vintage 1944 wine as a gift--is this realistic???

My mother is turning 60 this year, and I'm wondering about the
availability, affordability, and drinkability of 1944 wines. I'm
guessing that they're pretty expensive, but I think she would really
enjoy a bottle as a gift. Any suggestions for places to look? I'm in
Boston, but I'm interested in looking online too.
Reply to
On 9 Feb 2004 14:52:24 -0800, (cotton27) wrote:
I don't think a '44 wine would be much good anymore. Even ignoring the problems with war-time production, the number of years would have certainly made the wine little less than a novelty
OTOH, a couple of years ago, I had the good fortune to spend a night at Lameloise, a Michelin *** establishment a bit north of Lyon. After an incredible dinner which featured my first exposure to "real" Burgundy wines--a Vosne-Romanee and a Grands Echezeaux which, despite forgetting the negociant, I recall as magnificent, I had the opportunity to cap off the meal with an Armagnac from a collection displayed on the wall that had every vintage from 1900 forward. I sipped a '42. It was quite nice.
Might look for a vintage armagnac or maybe a vintage port. Either is likely to be a bit pricey though.
Ed Rasimus Fighter Pilot (USAF-Ret) "When Thunder Rolled" Smithsonian Institution Press ISBN #1-58834-103-8
Reply to
Ed Rasimus
The parts of the world that make wine that lasts that long were otherwise engaged in that year.
Nice idea, but good luck finding anything affordable and drinkable. Best bet would be a Port or Sauternes and you'd be looking at $400+
Reply to
Bill Spohn
Bill & Ed make good points. Though who knows, 1945 was a legendary Bdx vintage, and a '43 Joe Rosenberg served at a dinner at Tomasso's was faded, but still showed breed.
Armangac (are there vintage dated Cognacs?) would be safest.
As Portugal was a neutral country, Port would be my first choice for wine. Don't think '44 was a declared vintage, but maybe a Colheita.
You can try (I think it'll show Armagnac too). There's a company in CA that specializes in having wine from every year, called Antique Wine Company (I think). But they're not cheap.
Dale Williams Drop "damnspam" to reply
Reply to
Dale Williams
Michael Broadbent has tasted a vast number of old wines. Here are a few from 1944 that he tasted in the last several years. He rates on a star basis, with 5 star being top.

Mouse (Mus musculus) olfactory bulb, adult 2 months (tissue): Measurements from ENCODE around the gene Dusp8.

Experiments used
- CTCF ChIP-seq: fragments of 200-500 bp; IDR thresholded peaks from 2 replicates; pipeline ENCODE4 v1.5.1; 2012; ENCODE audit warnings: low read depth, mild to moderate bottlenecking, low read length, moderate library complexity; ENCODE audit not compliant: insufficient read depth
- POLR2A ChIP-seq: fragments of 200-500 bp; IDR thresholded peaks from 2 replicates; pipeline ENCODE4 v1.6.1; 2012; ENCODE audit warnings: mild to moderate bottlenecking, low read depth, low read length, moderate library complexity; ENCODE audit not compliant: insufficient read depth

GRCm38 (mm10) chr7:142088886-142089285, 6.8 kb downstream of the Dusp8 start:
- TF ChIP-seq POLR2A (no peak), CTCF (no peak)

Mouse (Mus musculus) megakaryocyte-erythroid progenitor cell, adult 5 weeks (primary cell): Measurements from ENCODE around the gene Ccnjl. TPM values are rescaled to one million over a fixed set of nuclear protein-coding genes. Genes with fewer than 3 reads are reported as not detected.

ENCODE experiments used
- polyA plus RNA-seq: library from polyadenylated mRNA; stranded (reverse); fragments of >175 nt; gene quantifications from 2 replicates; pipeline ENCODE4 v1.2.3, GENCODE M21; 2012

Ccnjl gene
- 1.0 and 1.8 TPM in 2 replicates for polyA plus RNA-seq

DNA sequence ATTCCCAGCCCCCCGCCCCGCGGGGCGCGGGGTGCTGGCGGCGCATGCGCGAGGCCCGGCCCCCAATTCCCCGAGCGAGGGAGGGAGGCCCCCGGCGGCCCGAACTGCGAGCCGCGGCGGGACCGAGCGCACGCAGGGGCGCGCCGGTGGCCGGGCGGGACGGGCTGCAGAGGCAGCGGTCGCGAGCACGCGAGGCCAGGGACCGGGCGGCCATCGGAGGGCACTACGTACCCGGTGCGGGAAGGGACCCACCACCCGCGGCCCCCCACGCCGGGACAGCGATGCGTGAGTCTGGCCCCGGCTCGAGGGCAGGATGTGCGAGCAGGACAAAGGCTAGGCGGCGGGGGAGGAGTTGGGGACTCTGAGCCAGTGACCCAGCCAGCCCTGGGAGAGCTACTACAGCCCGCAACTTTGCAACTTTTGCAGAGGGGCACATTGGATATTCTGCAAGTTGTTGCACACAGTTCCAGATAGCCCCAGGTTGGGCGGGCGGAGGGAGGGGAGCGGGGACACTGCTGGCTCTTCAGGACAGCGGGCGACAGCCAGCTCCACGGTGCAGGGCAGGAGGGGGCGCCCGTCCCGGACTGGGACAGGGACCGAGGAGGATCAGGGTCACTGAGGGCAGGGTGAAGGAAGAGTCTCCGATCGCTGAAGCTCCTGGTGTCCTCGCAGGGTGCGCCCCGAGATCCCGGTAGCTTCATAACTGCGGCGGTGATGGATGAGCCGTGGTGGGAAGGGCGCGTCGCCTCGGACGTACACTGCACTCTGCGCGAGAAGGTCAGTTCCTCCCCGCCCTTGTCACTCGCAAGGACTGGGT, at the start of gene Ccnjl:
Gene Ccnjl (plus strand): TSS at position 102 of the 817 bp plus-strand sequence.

Ch. d'Yquem - 4 star tasted in 1998; Ch, Haut Brion - at best 3 star tasted in 1998; Giacomo Borgogno Barolo - 3 star in 1996; Delaforce Vintage Port - 3 star in 1964; Dow Vintage Port - 3 star in 1961; Charles Krug CS - 4 star in 1985; BV Georges de Latour CS - 3 star in 1999;
It might take considerable time to locate any of these that have been stored properly.
I have a single bottle of Porto Guedes, Port of the Vintage 1944. The back label says: "This rare Port was stored in oak casks since the time of the vintage and bottled in1969". It was imported by John Gross & Co, of Baltimore MD USA. The back label also says: "The grower and exporter give their assurance for the year indicated on the label, and declare that his Port Wine was accompanied at the time of importation by a certicate issued by the Instituto Do Vinho Do Porto attesting the authenticity of the Vintage." Despite all of the verbiage on the label, this wine probably is nothing very special. The term "Port of the Vintage" has not been used for many years and has been replaced by "Colheita". Usually such a wine is made in years that do not produce many or any Vintage Ports. I mention all of this, because you might find a "Port of the Vintage" from someone else from 1944. I have no idea if "Port of the Vintage" was ever used in countries other than the USA. Perhaps someone from the UK, Canada, or Australia would know.
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